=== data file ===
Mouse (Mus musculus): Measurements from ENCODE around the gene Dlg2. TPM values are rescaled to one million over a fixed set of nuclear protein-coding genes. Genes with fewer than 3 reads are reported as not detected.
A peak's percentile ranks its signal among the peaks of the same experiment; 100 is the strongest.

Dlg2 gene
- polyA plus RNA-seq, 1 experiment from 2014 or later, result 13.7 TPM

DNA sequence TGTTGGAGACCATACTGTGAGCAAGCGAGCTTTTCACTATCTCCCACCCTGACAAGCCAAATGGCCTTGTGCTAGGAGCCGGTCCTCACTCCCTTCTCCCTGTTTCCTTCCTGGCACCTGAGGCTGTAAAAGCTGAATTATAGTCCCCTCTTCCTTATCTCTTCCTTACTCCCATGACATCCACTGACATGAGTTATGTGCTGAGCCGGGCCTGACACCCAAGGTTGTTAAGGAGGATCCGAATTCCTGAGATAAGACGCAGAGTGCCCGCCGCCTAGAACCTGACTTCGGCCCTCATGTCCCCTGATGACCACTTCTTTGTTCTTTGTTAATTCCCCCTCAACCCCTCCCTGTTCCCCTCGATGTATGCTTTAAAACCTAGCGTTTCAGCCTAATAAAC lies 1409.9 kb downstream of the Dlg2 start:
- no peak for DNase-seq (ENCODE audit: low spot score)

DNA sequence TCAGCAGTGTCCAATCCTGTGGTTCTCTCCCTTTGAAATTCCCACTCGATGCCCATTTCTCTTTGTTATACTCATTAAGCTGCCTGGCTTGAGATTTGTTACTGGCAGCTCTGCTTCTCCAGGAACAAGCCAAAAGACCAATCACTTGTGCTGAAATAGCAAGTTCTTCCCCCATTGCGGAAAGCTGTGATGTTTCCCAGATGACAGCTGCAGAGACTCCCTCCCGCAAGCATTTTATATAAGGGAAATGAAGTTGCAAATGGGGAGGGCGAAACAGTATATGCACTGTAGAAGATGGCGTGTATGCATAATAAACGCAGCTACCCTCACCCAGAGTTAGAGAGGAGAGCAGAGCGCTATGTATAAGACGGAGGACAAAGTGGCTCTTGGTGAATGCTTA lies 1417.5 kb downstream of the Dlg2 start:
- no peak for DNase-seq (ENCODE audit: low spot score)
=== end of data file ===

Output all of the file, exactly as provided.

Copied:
Mouse (Mus musculus): Measurements from ENCODE around the gene Dlg2. TPM values are rescaled to one million over a fixed set of nuclear protein-coding genes. Genes with fewer than 3 reads are reported as not detected.
A peak's percentile ranks its signal among the peaks of the same experiment; 100 is the strongest.

Dlg2 gene
- polyA plus RNA-seq, 1 experiment from 2014 or later, result 13.7 TPM

DNA sequence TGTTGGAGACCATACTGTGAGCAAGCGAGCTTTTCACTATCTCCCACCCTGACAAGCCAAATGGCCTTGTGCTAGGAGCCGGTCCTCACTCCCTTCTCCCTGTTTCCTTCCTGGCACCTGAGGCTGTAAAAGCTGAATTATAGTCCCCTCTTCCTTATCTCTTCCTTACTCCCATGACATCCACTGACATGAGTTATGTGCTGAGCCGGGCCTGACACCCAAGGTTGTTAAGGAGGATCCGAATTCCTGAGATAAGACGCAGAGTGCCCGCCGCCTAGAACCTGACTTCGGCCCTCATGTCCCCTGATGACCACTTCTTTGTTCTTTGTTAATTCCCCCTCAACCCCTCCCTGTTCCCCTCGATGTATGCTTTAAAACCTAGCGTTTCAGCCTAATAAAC lies 1409.9 kb downstream of the Dlg2 start:
- no peak for DNase-seq (ENCODE audit: low spot score)

DNA sequence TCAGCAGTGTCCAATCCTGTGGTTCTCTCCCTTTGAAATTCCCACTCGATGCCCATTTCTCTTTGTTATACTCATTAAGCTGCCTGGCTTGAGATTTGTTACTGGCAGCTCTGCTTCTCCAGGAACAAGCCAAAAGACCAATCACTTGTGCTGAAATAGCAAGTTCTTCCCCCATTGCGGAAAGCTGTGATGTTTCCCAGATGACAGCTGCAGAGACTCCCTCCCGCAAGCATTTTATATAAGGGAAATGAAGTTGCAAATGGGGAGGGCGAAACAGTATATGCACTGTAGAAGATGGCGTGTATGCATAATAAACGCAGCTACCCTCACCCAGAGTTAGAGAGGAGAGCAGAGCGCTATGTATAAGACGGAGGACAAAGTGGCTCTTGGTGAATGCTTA lies 1417.5 kb downstream of the Dlg2 start:
- no peak for DNase-seq (ENCODE audit: low spot score)